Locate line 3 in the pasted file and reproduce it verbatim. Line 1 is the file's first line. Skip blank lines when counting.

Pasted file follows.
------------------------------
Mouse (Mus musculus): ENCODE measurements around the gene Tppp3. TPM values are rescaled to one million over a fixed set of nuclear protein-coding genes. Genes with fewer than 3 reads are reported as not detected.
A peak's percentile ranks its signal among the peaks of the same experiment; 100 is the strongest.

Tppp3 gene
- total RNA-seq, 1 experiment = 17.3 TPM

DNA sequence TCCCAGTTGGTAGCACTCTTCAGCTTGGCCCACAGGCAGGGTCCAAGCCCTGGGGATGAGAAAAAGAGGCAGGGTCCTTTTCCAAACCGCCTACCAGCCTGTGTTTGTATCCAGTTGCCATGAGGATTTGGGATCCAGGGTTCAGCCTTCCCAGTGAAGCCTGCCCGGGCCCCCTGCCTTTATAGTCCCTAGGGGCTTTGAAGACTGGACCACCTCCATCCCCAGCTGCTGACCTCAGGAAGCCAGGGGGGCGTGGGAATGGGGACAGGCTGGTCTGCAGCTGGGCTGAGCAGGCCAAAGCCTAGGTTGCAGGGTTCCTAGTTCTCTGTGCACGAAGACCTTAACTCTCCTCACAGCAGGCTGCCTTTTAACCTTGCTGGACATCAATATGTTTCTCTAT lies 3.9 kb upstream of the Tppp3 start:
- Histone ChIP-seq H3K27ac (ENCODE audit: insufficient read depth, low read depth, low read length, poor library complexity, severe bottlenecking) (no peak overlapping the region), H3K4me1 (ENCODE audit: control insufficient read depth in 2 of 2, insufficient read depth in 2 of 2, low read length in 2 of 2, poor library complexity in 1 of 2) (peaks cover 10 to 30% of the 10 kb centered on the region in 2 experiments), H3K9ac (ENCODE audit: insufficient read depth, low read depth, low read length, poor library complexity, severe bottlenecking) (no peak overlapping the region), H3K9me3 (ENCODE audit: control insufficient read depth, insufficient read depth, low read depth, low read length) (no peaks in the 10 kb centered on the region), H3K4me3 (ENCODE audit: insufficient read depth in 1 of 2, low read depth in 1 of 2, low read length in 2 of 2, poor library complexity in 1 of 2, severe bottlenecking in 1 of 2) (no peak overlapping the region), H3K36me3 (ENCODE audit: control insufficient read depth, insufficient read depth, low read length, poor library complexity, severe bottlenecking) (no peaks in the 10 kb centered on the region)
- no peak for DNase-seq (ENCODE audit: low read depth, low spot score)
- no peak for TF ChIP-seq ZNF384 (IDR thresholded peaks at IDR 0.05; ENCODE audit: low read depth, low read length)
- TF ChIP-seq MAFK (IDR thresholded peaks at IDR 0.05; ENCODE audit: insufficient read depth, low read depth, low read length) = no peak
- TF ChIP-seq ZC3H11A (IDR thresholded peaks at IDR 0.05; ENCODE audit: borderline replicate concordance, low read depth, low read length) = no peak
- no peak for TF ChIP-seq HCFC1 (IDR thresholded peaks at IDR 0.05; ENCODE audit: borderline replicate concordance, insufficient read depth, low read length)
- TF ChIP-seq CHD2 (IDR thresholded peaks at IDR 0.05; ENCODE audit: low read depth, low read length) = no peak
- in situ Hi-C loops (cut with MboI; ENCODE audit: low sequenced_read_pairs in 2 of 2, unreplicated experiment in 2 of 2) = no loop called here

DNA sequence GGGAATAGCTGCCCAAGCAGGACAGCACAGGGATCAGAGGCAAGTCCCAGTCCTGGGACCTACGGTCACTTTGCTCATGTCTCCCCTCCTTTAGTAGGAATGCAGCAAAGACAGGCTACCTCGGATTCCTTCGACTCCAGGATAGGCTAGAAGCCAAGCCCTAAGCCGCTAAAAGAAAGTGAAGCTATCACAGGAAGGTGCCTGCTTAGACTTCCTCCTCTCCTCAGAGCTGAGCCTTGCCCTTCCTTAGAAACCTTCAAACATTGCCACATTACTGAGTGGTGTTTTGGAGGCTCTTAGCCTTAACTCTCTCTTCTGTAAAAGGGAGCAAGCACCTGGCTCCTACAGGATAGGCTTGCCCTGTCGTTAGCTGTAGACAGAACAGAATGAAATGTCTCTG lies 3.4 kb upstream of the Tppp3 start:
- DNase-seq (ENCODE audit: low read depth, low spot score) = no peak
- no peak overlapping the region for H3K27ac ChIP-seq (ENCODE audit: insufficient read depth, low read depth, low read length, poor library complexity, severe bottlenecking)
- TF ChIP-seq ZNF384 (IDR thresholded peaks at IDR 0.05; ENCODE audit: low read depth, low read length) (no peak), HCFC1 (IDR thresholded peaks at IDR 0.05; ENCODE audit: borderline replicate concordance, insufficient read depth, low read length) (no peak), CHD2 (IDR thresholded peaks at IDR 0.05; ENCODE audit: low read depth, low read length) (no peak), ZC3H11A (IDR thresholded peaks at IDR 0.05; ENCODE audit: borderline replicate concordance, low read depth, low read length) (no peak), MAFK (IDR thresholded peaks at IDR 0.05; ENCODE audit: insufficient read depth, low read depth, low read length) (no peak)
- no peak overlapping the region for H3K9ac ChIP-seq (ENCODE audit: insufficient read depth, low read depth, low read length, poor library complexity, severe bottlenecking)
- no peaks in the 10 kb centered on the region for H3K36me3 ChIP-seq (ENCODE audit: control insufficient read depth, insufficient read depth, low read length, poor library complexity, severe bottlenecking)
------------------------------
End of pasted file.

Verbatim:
Tppp3 gene